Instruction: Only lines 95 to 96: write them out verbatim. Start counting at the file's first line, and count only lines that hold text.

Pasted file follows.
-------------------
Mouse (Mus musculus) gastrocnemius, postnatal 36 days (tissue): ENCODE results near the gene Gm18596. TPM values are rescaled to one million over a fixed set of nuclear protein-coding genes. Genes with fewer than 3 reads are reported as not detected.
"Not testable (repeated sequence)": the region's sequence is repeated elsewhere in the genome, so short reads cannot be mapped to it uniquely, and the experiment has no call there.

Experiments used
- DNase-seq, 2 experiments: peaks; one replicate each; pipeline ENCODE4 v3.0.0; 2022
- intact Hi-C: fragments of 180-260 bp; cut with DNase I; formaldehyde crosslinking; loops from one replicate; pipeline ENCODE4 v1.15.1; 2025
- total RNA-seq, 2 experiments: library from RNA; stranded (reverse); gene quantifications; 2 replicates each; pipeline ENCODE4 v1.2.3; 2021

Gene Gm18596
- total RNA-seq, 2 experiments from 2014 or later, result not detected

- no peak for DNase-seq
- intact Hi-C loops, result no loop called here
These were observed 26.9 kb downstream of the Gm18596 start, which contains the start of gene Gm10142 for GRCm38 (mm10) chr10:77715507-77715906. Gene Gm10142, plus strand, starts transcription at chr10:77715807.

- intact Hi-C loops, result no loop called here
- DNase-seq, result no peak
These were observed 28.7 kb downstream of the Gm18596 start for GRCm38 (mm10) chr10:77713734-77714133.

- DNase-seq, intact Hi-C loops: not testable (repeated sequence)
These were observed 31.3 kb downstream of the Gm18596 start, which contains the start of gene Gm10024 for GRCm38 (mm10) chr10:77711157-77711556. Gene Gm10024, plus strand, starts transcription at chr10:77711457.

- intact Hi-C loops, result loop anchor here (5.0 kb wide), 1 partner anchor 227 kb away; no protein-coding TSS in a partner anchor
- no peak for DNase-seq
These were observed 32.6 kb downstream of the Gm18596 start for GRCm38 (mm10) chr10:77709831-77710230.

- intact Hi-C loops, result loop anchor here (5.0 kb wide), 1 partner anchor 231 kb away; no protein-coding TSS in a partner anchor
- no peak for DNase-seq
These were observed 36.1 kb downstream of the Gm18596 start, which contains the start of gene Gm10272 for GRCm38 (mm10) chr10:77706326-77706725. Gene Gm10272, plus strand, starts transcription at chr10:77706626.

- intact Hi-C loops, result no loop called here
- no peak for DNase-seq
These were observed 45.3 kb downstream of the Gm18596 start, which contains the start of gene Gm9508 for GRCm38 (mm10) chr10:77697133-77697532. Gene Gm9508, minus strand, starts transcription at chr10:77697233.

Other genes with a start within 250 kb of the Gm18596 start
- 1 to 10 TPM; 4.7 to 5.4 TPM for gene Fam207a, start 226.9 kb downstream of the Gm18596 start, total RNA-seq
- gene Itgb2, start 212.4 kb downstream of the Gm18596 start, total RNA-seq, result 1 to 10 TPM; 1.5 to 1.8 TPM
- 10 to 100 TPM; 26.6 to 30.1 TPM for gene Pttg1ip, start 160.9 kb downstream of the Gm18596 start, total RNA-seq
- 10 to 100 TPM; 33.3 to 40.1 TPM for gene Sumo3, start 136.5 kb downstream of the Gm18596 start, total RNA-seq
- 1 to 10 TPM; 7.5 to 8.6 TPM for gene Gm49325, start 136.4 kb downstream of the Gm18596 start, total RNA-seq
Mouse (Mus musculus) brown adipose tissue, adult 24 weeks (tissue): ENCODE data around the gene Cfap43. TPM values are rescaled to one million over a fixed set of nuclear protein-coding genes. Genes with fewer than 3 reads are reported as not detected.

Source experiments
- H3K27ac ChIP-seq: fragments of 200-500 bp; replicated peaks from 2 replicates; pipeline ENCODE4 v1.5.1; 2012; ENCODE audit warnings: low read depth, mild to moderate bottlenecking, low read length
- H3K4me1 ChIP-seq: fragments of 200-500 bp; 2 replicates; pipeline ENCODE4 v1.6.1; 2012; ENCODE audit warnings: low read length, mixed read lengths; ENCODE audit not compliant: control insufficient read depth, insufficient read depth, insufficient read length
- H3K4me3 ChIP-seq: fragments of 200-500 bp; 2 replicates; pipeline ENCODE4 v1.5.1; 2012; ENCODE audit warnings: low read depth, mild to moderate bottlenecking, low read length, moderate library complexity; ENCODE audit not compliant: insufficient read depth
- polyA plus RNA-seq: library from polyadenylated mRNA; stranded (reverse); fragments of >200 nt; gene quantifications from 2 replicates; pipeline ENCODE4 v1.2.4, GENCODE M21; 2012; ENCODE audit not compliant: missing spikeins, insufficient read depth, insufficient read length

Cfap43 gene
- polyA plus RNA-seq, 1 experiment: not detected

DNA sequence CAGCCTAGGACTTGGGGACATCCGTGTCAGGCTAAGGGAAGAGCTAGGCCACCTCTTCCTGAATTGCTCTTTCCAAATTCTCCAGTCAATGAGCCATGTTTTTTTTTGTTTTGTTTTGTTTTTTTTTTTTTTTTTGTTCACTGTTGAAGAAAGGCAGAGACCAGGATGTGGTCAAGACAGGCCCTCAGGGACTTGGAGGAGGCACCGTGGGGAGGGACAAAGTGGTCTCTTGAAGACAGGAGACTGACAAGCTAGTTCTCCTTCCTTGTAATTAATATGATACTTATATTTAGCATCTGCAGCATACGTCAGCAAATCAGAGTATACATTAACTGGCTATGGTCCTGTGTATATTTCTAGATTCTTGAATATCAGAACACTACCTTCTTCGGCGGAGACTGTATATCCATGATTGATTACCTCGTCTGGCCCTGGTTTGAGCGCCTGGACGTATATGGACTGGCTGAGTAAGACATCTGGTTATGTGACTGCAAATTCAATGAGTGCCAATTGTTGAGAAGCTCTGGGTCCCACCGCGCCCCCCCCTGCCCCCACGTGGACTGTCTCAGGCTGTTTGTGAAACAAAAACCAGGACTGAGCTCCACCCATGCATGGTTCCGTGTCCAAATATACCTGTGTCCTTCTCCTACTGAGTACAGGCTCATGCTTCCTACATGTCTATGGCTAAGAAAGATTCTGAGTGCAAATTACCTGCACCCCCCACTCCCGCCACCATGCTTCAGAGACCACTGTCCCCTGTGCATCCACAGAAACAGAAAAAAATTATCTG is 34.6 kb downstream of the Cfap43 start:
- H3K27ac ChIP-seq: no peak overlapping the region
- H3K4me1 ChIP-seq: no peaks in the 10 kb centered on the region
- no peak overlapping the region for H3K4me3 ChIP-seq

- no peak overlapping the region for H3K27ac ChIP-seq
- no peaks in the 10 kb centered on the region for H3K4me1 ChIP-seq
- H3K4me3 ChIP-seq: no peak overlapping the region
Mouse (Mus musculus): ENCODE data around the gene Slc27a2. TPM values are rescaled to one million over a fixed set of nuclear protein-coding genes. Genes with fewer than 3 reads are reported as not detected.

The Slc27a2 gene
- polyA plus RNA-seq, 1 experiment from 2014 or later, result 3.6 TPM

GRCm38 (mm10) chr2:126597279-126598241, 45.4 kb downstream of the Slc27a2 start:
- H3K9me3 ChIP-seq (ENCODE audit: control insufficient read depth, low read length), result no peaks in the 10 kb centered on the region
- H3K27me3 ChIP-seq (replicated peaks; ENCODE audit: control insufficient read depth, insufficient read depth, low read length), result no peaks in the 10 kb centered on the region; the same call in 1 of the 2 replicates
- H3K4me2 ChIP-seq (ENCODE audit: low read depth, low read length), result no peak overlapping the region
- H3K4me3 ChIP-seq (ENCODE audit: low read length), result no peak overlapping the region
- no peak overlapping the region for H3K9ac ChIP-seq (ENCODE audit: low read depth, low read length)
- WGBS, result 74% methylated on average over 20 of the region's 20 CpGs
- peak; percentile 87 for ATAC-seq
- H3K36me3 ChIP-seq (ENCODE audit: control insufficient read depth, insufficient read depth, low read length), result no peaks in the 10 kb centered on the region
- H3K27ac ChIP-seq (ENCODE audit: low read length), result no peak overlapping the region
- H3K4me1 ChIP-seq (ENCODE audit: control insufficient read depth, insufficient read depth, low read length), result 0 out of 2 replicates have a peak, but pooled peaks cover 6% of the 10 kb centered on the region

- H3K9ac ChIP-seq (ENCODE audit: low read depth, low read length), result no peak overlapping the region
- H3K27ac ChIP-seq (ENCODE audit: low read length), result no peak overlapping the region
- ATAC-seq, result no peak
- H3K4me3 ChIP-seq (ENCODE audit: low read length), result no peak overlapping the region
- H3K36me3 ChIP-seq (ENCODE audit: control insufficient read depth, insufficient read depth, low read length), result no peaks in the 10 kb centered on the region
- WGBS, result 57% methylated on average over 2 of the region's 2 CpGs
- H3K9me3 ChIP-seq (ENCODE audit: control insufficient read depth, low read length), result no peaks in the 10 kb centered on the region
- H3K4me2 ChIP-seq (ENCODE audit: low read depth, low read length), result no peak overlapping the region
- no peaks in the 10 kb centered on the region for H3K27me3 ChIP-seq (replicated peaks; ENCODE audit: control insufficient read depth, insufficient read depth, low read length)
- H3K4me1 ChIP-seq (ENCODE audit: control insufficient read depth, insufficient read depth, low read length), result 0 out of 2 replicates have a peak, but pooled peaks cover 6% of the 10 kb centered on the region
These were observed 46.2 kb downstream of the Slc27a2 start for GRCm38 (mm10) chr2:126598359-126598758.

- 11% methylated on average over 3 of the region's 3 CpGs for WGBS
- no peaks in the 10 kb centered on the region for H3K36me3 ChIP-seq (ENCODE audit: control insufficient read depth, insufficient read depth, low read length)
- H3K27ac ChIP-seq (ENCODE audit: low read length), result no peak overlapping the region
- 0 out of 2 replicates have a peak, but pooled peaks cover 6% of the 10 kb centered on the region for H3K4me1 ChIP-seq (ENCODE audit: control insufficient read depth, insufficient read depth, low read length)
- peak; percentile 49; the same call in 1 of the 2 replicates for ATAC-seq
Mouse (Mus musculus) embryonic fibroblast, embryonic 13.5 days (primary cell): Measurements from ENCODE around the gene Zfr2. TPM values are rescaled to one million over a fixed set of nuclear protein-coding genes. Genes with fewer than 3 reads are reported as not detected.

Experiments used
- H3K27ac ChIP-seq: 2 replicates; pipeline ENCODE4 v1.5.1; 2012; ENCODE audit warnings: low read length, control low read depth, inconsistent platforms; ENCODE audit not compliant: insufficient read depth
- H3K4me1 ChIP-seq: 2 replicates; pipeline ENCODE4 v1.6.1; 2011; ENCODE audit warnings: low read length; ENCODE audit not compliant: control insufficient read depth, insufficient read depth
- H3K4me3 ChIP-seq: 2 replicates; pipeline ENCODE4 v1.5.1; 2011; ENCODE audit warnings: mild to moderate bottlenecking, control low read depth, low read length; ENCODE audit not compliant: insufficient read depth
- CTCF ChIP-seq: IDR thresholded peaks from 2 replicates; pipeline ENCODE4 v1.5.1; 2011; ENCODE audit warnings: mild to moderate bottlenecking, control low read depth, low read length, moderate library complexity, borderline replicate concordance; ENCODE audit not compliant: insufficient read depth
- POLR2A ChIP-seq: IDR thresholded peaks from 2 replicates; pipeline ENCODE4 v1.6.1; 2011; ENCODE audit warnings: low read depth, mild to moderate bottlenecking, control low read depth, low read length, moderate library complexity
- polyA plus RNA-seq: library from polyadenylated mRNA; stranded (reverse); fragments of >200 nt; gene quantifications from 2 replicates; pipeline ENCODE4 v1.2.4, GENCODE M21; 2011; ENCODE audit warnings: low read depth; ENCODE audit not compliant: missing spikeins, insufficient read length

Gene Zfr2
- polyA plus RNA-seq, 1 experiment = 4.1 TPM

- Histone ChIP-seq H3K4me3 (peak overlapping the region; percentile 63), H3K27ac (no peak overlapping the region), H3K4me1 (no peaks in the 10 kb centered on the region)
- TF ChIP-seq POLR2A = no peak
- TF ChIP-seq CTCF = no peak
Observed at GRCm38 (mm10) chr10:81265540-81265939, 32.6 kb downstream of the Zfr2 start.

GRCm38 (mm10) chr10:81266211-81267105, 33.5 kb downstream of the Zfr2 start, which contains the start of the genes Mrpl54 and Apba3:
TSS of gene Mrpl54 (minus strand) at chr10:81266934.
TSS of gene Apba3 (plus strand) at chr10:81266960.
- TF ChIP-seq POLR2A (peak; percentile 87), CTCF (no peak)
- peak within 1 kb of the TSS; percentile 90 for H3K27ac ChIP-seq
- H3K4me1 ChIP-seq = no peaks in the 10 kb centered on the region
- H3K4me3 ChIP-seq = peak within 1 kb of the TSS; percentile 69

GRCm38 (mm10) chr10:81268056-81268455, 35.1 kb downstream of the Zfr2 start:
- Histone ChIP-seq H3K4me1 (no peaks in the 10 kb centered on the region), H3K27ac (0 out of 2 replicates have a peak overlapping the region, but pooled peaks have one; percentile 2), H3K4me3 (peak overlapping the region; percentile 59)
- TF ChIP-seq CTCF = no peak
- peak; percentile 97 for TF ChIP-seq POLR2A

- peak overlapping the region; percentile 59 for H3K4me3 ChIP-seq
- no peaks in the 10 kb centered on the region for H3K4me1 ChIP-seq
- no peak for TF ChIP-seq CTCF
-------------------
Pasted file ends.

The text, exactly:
- peak within 1 kb of the TSS; percentile 90 for H3K27ac ChIP-seq
- H3K4me1 ChIP-seq = no peaks in the 10 kb centered on the region